June 20, 2024

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NDP calls for transparency for private insurance company reporting

NDP calls for transparency for private insurance company reporting

‘Now they have free rein to raise it as much as they want and no one is questioning it,’ said Notley

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Opposition NDP Leader Rachel Notley is accusing the UCP of hiding information about the profits of car insurance companies for the past two years.

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The province has traditionally made the information readily available through a report produced by the superintendent of insurance, an official at Alberta Finance.

Notley said that though not required by legislation, the province has produced the report for 107 years but failed to do so in 2020 and 2021, which coincides with the government ending the cap on insurance increases.

“Now they have free rein to raise it as much as they want and no one is questioning it,” Notley said at a news conference Thursday. “Having a more clear picture of how much it has gone up definitely would happen if this report was produced.”

While in government, the NDP installed a five per cent cap on annual premium increases to slow the growth of the cost of insurance. The UCP government removed the cap in 2019 and Notley said that since then the cost of premiums has shot up, in some cases as high as 30 per cent. However, without the report it is difficult to see by how much and if it is justified — which she argues during two years of lockdowns claims should have decreased.

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The NDP filed a freedom of information request for the 2020 report but received an email from a FOIP co-ordinator saying that due to “various factors, the Superintendent has chosen not to complete a report for 2020 and will likely not do so for 2021 either.”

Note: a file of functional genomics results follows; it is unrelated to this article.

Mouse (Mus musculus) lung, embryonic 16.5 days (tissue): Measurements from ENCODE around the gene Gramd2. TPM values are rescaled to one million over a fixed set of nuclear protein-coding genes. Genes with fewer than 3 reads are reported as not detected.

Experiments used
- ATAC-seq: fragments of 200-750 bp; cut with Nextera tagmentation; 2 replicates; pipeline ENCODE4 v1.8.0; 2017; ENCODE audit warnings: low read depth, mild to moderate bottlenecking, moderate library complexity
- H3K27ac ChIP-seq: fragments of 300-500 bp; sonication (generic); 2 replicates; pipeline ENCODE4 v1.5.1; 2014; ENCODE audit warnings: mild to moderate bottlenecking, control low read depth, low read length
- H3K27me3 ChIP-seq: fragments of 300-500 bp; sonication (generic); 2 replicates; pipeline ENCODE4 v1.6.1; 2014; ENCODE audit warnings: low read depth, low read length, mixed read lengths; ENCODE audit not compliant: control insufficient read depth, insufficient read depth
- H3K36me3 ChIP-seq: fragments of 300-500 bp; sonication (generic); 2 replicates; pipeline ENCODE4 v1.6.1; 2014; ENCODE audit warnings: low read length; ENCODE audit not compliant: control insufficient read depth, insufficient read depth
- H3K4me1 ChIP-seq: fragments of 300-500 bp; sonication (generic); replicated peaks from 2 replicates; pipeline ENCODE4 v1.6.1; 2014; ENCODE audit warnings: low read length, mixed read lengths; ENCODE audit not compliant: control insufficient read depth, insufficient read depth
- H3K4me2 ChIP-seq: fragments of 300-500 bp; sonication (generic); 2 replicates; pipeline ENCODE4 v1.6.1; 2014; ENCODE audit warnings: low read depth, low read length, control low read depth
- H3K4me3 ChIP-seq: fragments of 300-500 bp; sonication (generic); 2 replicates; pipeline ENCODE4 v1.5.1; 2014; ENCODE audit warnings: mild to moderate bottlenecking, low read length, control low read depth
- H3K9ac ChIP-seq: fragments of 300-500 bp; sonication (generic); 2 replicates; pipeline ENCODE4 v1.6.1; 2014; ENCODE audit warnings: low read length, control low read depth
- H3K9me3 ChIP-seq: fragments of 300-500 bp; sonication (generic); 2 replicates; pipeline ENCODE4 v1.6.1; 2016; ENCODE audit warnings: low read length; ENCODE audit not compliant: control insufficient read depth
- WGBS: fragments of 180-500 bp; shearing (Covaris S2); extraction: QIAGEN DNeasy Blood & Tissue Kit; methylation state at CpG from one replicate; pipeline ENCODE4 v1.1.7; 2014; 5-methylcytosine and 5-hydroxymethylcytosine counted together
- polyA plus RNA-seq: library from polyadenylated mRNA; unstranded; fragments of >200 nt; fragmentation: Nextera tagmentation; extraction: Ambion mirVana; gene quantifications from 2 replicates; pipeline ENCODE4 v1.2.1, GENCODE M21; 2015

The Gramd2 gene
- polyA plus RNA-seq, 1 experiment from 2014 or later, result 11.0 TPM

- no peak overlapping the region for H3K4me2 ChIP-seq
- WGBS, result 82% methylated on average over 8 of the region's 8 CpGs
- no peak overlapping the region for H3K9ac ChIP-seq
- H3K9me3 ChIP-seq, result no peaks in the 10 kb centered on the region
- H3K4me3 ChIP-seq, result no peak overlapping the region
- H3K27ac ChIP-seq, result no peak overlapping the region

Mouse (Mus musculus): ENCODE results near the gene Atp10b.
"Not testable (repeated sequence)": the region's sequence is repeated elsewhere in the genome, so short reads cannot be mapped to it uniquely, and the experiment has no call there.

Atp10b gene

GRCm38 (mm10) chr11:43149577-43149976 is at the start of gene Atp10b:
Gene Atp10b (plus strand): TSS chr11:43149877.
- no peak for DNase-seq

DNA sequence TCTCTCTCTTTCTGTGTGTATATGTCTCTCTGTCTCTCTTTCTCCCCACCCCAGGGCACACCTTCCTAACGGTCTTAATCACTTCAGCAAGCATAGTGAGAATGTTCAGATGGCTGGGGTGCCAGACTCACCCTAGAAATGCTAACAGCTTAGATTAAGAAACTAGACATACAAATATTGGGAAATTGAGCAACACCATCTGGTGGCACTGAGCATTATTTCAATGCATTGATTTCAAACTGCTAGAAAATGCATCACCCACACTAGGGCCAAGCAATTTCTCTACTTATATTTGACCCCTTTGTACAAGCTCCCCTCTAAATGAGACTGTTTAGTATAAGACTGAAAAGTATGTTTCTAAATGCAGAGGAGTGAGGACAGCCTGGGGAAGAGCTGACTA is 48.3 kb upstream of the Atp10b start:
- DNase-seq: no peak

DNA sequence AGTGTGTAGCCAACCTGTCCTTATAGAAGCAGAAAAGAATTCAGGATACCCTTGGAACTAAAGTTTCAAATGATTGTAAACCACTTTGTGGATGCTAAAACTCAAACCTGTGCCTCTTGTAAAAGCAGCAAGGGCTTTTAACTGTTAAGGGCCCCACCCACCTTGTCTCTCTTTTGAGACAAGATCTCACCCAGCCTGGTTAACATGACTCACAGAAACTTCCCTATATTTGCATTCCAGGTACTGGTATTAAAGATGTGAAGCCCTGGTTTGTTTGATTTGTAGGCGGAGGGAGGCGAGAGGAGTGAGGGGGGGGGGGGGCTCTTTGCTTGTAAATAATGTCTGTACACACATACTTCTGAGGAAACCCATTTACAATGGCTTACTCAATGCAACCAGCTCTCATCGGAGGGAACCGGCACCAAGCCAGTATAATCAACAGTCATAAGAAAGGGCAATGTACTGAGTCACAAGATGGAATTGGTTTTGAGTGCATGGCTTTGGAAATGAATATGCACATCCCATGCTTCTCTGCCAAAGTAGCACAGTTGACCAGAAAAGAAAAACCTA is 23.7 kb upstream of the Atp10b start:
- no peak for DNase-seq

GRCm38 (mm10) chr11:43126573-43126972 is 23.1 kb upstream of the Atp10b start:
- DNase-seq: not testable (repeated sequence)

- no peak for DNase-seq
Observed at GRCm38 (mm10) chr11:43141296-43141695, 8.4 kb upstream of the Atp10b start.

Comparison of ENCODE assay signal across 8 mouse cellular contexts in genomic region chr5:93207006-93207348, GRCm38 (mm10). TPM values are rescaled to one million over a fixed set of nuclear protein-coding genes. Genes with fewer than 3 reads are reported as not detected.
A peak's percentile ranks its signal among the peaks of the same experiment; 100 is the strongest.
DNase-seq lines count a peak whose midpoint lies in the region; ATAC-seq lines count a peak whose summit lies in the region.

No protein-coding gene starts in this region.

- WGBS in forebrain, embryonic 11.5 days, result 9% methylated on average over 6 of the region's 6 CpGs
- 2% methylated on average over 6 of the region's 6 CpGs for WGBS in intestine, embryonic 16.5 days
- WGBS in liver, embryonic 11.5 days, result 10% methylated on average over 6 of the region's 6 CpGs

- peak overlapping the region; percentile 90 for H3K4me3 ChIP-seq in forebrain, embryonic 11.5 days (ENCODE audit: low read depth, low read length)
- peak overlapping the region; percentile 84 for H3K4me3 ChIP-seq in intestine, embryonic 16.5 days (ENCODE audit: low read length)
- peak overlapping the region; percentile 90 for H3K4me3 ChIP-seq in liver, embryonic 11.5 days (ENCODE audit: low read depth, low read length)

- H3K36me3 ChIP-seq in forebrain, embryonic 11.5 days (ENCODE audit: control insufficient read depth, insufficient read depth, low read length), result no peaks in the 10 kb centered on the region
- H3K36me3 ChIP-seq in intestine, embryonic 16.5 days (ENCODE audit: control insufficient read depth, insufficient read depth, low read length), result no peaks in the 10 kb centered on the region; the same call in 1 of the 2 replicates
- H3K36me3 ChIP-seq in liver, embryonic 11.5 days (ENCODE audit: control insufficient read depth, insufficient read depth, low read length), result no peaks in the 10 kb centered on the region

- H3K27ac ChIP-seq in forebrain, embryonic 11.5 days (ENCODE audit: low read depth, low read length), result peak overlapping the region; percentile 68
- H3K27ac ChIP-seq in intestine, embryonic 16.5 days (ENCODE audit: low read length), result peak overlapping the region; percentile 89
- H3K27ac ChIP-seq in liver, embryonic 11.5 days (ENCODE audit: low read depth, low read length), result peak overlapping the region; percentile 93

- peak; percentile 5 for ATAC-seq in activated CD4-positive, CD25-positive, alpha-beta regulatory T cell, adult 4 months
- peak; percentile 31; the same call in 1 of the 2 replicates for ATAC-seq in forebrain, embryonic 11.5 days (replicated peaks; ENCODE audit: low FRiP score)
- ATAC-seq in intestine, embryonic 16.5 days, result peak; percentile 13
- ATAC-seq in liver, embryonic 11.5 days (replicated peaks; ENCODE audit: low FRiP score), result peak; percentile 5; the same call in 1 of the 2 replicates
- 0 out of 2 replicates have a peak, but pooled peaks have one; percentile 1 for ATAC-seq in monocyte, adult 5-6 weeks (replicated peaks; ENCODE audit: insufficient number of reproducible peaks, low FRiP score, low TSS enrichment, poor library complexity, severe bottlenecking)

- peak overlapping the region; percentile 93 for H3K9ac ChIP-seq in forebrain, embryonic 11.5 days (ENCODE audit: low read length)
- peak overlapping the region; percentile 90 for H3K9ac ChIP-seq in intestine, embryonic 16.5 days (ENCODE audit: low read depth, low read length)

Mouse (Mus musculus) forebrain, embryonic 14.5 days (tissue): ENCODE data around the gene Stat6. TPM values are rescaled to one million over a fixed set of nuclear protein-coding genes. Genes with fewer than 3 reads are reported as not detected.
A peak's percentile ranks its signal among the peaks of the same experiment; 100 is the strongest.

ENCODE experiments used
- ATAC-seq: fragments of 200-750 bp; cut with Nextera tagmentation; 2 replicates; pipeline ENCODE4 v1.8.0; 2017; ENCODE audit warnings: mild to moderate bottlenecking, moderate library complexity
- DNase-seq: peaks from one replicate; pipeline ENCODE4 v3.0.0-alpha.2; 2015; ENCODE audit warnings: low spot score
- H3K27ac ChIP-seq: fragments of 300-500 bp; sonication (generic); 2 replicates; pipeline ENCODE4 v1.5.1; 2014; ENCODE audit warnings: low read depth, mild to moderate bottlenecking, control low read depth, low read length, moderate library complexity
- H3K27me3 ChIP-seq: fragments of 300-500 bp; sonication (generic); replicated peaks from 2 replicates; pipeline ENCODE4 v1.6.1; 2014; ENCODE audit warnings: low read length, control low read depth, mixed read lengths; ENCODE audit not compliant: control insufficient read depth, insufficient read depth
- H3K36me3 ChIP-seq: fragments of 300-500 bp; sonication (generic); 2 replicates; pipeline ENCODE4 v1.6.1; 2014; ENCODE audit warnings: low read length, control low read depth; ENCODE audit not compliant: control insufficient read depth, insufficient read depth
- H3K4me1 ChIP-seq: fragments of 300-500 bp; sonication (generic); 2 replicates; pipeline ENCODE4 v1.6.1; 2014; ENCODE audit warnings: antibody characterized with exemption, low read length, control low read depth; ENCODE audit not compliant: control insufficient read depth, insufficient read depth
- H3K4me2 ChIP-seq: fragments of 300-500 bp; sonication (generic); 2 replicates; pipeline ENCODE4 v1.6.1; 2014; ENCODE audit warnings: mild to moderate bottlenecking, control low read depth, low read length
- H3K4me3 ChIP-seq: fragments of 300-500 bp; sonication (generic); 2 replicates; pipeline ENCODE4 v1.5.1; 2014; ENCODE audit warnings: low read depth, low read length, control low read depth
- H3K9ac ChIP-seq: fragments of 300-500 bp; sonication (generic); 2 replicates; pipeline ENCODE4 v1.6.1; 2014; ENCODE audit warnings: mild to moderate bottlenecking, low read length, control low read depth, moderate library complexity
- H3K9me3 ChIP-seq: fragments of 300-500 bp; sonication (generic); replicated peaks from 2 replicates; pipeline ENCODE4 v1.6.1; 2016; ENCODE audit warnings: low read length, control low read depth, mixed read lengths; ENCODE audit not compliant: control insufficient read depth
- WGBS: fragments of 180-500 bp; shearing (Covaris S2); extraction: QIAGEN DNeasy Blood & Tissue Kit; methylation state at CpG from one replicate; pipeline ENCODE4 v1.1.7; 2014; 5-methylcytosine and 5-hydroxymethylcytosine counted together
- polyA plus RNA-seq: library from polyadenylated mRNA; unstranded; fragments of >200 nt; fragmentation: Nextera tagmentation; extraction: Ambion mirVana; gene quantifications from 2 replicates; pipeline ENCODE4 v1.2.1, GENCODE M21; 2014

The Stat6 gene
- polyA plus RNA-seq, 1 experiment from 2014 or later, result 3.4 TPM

The Insurance Act indicates only that the minister “may prepare and publish a report respecting the insurance undertaken by each licensed insurer during the previous year.”

The 107th annual superintendent of insurance report was published in November 2020, detailing the 2019 finances of private insurance companies in Alberta, covering all forms of insurance. The government’s online archive goes back to 2000. The reports include breakdowns of the premiums written and total claims for each insurance provider in each category. For auto insurance, it includes 81 different companies in 2019, writing $5.4 billion worth of premiums for $4.3 billion worth of claims.

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Finance Minister Travis Toews said in an emailed statement on Thursday the financial information from federally incorporated insurance companies operating in Alberta can be found on the website of the federal Office of the Superintendent of Financial Institutions. Because of this, the superintendent gave notice in February that he was pausing the production of future reports. Additional information is available on request from his office.

The federal site produces the entire individual company’s financial statement, but the companies are not broken down by province or type of insurance. As of Thursday afternoon the site was not producing reports for download, citing complications from the pandemic.

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Toews also said rates are no longer increasing, pointing to the Automobile Insurance Rate Board’s website, which is reporting a weighted average of approved rate changes over the previous 12 months (as of Feb. 28, 2022) of -0.66 per cent for private passenger vehicles and 0.01 per cent for commercial vehicles. The AIRB site, however, does not detail claims paid out by insurers and notes the rates will vary depending on jurisdiction within the province.

“The Automobile Insurance Rate Board is responsible for regulating rates,” he said. “We understand that the Automobile Insurance Rate Board is not approving further rate increases, unless an application demonstrates a rate change is absolutely necessary for an insurer to return to, or remain in, an adequate operating position.”

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Twitter: @JoshAldrich03

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